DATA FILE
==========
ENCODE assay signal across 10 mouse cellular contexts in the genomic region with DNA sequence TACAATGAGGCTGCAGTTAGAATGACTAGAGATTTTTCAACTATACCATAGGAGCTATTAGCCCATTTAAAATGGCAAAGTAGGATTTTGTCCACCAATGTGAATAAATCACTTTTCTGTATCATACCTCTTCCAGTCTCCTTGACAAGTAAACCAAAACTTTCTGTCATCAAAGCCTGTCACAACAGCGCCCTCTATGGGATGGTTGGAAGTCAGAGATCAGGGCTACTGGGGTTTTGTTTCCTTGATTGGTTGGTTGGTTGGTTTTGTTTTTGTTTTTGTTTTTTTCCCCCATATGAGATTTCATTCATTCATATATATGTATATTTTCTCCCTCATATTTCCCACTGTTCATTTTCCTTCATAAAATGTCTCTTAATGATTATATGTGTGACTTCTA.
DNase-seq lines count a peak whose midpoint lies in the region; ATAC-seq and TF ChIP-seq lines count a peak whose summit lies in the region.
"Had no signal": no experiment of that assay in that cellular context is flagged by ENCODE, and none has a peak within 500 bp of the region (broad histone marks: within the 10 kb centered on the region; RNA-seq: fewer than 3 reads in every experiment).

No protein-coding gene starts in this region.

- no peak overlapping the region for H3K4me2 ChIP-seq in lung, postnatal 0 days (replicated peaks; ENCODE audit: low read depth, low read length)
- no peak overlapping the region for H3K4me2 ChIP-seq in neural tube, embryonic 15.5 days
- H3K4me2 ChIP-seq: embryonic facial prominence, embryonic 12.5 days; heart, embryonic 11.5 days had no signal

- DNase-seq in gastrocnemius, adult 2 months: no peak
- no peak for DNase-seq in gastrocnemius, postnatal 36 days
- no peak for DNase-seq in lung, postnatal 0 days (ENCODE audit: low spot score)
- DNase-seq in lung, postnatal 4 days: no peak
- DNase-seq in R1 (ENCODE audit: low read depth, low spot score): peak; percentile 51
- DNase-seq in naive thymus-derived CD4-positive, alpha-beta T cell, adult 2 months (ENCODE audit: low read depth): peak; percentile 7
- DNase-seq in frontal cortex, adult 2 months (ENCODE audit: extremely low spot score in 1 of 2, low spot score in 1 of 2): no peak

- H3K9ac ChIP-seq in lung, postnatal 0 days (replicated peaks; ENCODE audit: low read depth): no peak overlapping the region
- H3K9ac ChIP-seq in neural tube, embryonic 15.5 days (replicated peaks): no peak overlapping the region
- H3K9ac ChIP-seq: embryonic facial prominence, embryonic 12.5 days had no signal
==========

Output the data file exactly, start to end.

ENCODE assay signal across 10 mouse cellular contexts in the genomic region with DNA sequence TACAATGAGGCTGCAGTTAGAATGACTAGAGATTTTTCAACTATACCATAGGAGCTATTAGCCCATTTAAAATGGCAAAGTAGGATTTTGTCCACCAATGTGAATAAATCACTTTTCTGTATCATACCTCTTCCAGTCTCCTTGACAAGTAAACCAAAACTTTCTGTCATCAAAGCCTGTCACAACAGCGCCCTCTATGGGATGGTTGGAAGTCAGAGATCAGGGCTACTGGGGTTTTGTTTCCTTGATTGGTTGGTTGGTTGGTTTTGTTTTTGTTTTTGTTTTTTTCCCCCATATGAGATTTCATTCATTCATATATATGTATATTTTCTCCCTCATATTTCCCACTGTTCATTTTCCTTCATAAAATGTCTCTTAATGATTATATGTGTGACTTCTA.
DNase-seq lines count a peak whose midpoint lies in the region; ATAC-seq and TF ChIP-seq lines count a peak whose summit lies in the region.
"Had no signal": no experiment of that assay in that cellular context is flagged by ENCODE, and none has a peak within 500 bp of the region (broad histone marks: within the 10 kb centered on the region; RNA-seq: fewer than 3 reads in every experiment).

No protein-coding gene starts in this region.

- no peak overlapping the region for H3K4me2 ChIP-seq in lung, postnatal 0 days (replicated peaks; ENCODE audit: low read depth, low read length)
- no peak overlapping the region for H3K4me2 ChIP-seq in neural tube, embryonic 15.5 days
- H3K4me2 ChIP-seq: embryonic facial prominence, embryonic 12.5 days; heart, embryonic 11.5 days had no signal

- DNase-seq in gastrocnemius, adult 2 months: no peak
- no peak for DNase-seq in gastrocnemius, postnatal 36 days
- no peak for DNase-seq in lung, postnatal 0 days (ENCODE audit: low spot score)
- DNase-seq in lung, postnatal 4 days: no peak
- DNase-seq in R1 (ENCODE audit: low read depth, low spot score): peak; percentile 51
- DNase-seq in naive thymus-derived CD4-positive, alpha-beta T cell, adult 2 months (ENCODE audit: low read depth): peak; percentile 7
- DNase-seq in frontal cortex, adult 2 months (ENCODE audit: extremely low spot score in 1 of 2, low spot score in 1 of 2): no peak

- H3K9ac ChIP-seq in lung, postnatal 0 days (replicated peaks; ENCODE audit: low read depth): no peak overlapping the region
- H3K9ac ChIP-seq in neural tube, embryonic 15.5 days (replicated peaks): no peak overlapping the region
- H3K9ac ChIP-seq: embryonic facial prominence, embryonic 12.5 days had no signal